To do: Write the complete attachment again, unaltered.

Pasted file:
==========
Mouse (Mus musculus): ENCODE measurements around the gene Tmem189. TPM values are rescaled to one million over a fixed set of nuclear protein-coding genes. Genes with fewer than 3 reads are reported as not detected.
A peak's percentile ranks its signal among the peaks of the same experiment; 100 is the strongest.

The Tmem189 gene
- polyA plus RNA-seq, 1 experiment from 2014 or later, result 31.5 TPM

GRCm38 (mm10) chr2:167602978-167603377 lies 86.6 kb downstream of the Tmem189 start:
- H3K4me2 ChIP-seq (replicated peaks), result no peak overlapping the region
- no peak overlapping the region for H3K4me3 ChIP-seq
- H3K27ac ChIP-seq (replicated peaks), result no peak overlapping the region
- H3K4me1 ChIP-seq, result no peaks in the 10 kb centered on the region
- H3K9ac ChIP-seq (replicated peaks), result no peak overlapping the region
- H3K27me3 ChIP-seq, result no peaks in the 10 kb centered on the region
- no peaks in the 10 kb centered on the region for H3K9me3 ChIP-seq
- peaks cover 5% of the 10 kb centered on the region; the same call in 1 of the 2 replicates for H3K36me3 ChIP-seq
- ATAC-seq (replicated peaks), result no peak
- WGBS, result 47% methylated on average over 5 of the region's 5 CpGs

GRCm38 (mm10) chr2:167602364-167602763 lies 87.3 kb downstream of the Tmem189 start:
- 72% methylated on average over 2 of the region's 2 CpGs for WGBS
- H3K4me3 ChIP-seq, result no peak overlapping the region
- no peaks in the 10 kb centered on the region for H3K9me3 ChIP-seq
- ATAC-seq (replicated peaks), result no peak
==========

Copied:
Mouse (Mus musculus): ENCODE measurements around the gene Tmem189. TPM values are rescaled to one million over a fixed set of nuclear protein-coding genes. Genes with fewer than 3 reads are reported as not detected.
A peak's percentile ranks its signal among the peaks of the same experiment; 100 is the strongest.

The Tmem189 gene
- polyA plus RNA-seq, 1 experiment from 2014 or later, result 31.5 TPM

GRCm38 (mm10) chr2:167602978-167603377 lies 86.6 kb downstream of the Tmem189 start:
- H3K4me2 ChIP-seq (replicated peaks), result no peak overlapping the region
- no peak overlapping the region for H3K4me3 ChIP-seq
- H3K27ac ChIP-seq (replicated peaks), result no peak overlapping the region
- H3K4me1 ChIP-seq, result no peaks in the 10 kb centered on the region
- H3K9ac ChIP-seq (replicated peaks), result no peak overlapping the region
- H3K27me3 ChIP-seq, result no peaks in the 10 kb centered on the region
- no peaks in the 10 kb centered on the region for H3K9me3 ChIP-seq
- peaks cover 5% of the 10 kb centered on the region; the same call in 1 of the 2 replicates for H3K36me3 ChIP-seq
- ATAC-seq (replicated peaks), result no peak
- WGBS, result 47% methylated on average over 5 of the region's 5 CpGs

GRCm38 (mm10) chr2:167602364-167602763 lies 87.3 kb downstream of the Tmem189 start:
- 72% methylated on average over 2 of the region's 2 CpGs for WGBS
- H3K4me3 ChIP-seq, result no peak overlapping the region
- no peaks in the 10 kb centered on the region for H3K9me3 ChIP-seq
- ATAC-seq (replicated peaks), result no peak